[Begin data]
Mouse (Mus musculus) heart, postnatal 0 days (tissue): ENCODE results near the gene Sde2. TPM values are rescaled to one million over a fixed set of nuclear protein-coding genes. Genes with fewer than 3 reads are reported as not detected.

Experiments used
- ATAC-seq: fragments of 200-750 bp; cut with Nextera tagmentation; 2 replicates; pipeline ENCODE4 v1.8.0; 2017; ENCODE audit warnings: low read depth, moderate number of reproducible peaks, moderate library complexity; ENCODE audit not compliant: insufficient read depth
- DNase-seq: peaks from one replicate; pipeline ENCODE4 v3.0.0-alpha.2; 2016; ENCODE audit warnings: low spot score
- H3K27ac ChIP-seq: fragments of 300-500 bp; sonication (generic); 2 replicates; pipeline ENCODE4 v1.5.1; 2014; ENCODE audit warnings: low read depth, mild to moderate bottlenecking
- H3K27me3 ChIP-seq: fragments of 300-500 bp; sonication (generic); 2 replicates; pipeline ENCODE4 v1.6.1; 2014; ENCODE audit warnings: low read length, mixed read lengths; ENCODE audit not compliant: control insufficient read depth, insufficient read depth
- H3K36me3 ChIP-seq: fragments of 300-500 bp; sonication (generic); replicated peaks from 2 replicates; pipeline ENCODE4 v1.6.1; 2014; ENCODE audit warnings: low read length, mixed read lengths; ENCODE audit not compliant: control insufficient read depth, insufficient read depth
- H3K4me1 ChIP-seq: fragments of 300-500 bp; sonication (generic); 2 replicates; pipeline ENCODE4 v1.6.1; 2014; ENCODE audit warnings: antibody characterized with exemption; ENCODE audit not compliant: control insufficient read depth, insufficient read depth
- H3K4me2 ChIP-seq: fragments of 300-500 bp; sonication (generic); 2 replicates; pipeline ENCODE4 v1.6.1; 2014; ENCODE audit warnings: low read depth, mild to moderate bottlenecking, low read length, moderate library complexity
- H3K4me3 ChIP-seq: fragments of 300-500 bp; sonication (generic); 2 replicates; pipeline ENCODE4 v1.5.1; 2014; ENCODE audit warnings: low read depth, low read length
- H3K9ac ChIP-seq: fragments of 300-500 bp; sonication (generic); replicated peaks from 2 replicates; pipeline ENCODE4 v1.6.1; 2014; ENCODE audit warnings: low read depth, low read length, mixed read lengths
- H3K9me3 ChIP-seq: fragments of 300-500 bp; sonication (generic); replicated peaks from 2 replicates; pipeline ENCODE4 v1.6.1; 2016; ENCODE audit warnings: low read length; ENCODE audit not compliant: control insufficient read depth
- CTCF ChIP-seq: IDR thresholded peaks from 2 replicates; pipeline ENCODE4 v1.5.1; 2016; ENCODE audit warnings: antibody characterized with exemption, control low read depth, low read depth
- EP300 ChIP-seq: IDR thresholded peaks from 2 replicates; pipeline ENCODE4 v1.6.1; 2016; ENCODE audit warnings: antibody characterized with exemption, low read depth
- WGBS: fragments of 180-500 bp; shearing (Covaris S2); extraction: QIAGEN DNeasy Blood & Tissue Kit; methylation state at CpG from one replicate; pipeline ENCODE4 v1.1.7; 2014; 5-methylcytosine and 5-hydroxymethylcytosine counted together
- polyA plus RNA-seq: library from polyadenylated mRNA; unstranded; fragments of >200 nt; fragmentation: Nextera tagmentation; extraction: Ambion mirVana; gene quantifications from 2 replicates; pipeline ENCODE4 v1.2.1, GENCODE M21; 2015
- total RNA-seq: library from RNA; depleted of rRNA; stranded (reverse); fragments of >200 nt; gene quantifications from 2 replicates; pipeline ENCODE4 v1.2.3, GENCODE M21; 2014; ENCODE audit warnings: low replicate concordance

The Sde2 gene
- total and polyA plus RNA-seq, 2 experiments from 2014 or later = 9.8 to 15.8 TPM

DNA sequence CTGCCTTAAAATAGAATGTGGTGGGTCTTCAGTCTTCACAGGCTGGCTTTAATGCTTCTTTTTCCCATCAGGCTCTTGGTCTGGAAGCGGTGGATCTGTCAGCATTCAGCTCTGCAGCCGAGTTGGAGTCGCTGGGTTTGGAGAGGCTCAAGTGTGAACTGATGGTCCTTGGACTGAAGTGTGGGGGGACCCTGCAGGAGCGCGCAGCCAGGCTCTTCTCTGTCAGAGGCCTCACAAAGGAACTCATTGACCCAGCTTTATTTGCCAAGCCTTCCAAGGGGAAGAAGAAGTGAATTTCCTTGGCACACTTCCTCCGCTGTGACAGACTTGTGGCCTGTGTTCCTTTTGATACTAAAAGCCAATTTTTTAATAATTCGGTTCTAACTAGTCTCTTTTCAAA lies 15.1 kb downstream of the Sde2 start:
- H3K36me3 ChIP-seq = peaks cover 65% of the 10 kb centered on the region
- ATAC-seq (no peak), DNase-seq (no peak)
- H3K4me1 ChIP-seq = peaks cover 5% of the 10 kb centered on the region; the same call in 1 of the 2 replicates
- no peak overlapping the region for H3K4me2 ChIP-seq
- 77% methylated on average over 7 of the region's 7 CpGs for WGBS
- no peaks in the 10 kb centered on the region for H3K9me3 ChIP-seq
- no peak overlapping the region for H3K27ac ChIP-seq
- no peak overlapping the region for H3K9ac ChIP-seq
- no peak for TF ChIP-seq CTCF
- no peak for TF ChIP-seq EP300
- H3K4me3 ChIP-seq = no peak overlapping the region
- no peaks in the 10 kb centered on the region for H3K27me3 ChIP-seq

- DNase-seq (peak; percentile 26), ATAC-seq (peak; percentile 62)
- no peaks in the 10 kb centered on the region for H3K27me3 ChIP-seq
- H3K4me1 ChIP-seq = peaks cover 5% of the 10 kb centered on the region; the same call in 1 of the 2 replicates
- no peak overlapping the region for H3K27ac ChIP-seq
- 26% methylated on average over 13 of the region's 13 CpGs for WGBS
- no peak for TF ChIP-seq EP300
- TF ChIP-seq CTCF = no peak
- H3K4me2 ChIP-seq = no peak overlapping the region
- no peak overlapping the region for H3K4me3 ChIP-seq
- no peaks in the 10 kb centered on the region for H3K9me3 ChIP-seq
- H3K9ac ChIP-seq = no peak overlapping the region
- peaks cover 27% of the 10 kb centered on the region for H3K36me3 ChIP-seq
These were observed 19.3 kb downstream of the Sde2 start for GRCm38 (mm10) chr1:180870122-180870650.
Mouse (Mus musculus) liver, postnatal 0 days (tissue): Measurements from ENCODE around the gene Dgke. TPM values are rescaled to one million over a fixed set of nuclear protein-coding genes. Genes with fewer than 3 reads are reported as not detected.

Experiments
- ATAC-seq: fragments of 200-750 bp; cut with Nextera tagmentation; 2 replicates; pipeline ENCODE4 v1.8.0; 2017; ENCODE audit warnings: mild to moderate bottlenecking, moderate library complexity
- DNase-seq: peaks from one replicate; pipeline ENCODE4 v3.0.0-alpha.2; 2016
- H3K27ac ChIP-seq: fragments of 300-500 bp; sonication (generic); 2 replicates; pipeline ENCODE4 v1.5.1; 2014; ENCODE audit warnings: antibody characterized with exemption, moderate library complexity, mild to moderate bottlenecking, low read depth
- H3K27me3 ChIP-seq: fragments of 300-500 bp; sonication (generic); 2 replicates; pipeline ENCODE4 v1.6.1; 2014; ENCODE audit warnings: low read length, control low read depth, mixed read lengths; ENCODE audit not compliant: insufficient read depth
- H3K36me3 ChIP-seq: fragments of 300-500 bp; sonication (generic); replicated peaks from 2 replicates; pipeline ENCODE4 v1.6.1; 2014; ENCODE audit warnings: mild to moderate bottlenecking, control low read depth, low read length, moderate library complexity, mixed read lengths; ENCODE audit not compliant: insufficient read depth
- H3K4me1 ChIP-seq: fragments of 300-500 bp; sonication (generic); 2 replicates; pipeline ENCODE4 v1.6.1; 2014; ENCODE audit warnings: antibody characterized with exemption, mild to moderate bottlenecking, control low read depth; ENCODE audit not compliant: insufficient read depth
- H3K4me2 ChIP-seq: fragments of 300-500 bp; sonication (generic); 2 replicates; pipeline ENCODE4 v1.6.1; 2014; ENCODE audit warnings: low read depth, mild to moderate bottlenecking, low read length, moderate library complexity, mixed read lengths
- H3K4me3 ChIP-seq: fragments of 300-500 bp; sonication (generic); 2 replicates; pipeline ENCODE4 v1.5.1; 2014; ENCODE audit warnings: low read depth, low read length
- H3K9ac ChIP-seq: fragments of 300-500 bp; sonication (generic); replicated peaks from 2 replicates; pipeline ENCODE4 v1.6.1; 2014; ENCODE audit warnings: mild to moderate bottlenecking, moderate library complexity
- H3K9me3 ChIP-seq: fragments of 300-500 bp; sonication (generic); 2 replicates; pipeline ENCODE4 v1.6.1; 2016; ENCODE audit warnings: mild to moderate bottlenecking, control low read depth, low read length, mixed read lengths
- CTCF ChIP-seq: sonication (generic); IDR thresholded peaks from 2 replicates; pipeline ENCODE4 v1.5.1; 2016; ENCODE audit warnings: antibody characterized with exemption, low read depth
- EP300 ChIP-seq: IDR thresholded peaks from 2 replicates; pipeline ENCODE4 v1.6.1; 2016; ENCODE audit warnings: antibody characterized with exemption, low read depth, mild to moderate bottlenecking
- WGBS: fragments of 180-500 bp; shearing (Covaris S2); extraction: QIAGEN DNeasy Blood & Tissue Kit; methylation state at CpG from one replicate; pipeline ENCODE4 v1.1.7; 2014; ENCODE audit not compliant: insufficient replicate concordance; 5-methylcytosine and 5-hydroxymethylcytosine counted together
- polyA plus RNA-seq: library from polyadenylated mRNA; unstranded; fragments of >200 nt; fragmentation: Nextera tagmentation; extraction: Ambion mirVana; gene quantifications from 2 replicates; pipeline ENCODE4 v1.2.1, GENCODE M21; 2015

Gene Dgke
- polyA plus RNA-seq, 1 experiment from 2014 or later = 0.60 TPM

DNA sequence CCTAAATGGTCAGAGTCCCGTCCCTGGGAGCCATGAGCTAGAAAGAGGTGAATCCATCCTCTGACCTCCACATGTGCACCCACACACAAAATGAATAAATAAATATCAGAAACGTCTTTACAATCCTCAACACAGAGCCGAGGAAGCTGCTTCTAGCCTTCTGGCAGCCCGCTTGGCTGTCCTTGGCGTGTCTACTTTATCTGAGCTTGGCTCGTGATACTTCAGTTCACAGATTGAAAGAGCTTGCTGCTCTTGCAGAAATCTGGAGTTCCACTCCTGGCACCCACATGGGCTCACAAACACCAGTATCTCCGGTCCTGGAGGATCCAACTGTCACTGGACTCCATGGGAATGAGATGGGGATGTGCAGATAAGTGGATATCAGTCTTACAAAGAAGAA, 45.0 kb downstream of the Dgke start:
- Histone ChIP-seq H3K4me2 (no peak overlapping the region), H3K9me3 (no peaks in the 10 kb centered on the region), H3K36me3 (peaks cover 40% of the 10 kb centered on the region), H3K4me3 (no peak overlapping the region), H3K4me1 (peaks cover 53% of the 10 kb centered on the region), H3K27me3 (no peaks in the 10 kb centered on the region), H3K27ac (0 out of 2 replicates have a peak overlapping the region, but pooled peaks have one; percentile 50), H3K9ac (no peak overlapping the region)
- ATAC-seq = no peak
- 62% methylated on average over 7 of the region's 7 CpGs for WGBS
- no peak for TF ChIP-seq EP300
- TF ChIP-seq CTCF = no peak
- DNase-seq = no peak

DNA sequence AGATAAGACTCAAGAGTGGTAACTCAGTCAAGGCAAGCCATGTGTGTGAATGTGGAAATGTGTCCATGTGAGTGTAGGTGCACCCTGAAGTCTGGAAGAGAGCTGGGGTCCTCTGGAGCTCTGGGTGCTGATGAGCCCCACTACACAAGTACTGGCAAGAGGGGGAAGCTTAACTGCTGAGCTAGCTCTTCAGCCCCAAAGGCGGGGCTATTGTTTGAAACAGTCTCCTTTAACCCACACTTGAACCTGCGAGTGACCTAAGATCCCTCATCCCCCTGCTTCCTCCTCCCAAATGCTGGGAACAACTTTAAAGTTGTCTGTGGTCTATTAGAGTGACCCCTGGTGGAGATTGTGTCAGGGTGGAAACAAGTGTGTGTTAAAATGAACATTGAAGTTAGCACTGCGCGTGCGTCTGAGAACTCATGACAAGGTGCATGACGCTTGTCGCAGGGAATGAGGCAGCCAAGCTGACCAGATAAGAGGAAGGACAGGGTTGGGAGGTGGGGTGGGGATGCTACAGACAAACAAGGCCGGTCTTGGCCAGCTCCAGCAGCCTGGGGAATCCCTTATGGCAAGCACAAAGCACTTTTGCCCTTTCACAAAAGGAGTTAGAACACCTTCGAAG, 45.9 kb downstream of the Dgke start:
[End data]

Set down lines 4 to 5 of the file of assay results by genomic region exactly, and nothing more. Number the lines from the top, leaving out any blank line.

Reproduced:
- DNase-seq: peaks from one replicate; pipeline ENCODE4 v3.0.0-alpha.2; 2016; ENCODE audit warnings: low spot score
- H3K27ac ChIP-seq: fragments of 300-500 bp; sonication (generic); 2 replicates; pipeline ENCODE4 v1.5.1; 2014; ENCODE audit warnings: low read depth, mild to moderate bottlenecking